My Lords, we on these Benches welcome this Statement and the announcement of the review to be carried out by Sir Hayden Phillips. Under pressure first from the Appointments Commission, then from the media, the Government are being forced to consider doing things that they should have done long ago—which the Liberal Democrats have advocated for years. The mechanism of using huge loans as a way of evading the obligation to disclose donations has horrified the general public and has done much to increase public disdain for politicians and the political process. I am aware that the terms of the Political Parties, Elections and Referendums Act 2000 do not require disclosure of loans made on commercial terms. That reflected the recommendations of the Committee on Standards in Public Life. I confess I was a member of that committee at the time. We were, I am afraid, na-ve in not realising that loans—even at full market rates of interest—could and would be used for the evasion of the duty of disclosure. We therefore welcome the commitment to treat loans as donations, whatever the rate of interest. Last week, we on these Benches tabled amendments to the Electoral Administration Bill which will achieve this. We will probably reach them in the debate on Thursday. Perhaps the noble and learned Lord the Lord Chancellor would like to accept the ready-made alternatives that are available.
Our amendments would also treat as donations guarantees given by wealthy supporters of political parties of the bank loans and other debts incurred by those parties. If that is not done, it will obviously be the next loophole for evading disclosure. Therefore, will the Government also treat guarantees as donations of the amounts guaranteed for the purposes of disclosure? Otherwise, their amendments will be totally flawed.
My next question—I wish to ask it of the Conservatives as well as of the Government—is whether any loans have been used to evade the ban on donations by non-residents of this country. If so, that is another, perhaps even more serious, breach of the spirit of the law in the Political Parties, Elections and Referendums Act. Then, will the Government speed up Sir Hayden Phillips's timetable? He has been asked in his remit to report by the end of this year. It is extremely important that there should be legislation to deal with these matters in the 2006–07 Session, and that means legislation being written into the Queen's Speech. Therefore, will the Government be prepared to ask Sir Hayden to report by, say, mid-October so that that can be done?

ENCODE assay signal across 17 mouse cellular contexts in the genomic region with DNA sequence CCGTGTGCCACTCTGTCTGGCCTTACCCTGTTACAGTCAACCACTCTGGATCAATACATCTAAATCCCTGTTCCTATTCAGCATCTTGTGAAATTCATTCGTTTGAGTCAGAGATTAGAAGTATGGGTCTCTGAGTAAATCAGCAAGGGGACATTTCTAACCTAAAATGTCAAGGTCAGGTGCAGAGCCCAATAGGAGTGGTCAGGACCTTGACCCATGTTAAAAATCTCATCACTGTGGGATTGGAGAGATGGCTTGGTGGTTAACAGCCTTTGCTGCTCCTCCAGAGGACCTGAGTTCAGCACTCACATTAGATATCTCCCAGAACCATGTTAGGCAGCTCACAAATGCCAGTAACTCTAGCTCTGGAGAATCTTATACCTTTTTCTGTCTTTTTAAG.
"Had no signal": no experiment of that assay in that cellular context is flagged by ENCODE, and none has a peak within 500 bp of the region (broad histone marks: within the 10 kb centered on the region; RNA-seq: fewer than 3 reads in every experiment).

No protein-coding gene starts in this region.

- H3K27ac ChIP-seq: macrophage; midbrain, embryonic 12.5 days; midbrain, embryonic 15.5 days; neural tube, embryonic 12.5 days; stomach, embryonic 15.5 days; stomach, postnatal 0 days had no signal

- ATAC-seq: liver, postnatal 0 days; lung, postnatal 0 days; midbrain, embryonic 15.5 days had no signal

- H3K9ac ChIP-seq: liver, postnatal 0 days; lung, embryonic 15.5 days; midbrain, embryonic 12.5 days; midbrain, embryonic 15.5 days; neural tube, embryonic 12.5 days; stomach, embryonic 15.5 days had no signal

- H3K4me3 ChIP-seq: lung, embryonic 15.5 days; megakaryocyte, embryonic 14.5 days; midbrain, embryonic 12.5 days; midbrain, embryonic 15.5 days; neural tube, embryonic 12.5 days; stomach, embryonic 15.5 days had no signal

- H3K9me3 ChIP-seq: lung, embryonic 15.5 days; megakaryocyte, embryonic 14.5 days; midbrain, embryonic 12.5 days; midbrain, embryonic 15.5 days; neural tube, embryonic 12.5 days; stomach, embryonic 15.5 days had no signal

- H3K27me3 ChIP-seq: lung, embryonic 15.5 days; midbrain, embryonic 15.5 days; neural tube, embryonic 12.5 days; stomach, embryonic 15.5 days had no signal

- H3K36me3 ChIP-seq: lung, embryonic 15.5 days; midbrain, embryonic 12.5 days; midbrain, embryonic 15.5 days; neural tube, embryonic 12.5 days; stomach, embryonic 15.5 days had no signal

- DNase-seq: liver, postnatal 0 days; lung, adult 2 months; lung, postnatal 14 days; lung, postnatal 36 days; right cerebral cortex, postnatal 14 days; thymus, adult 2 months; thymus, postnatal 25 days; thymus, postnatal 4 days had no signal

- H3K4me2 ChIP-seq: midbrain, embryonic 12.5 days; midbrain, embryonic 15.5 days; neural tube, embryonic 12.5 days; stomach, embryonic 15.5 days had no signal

Will Sir Hayden look at the evasion of restrictions on constituency spending limits by, for example, the national parties sending leaflets to voters in target seats, which escape treatment as constituency expenditure because they do not mention the name of the party's candidate? Will Sir Hayden consider the proposal of the Committee on Standards in Public Life that something equivalent to gift aid should be available to enhance the value of small donations? Or will he consider the recommendations of the Power report that voters can tick a box on the ballot paper to donate £3 out of their taxes to the party for which they voted?
Previously, the Government's answer to such ideas has been that they would take money which would otherwise go to schools and hospitals. Do the Government not realise that, alongside the billions which are rightly spent on schools and hospitals, it is vital to spend a tiny fraction of that amount on ensuring an honest and transparent electoral system?
We are faced with a crisis of confidence in the entire political system and, indeed, in your Lordships' House. It is essential for the Leaders of all parties to display proper leadership. We need a recognition by all parties—of course, I include mine—that they have to comply with the spirit, as well as the letter, of the law, and that clever schemes to evade the law will rebound on those who use them and on the whole political system, as these undisclosed loans have rebounded on the Government and on the Prime Minister.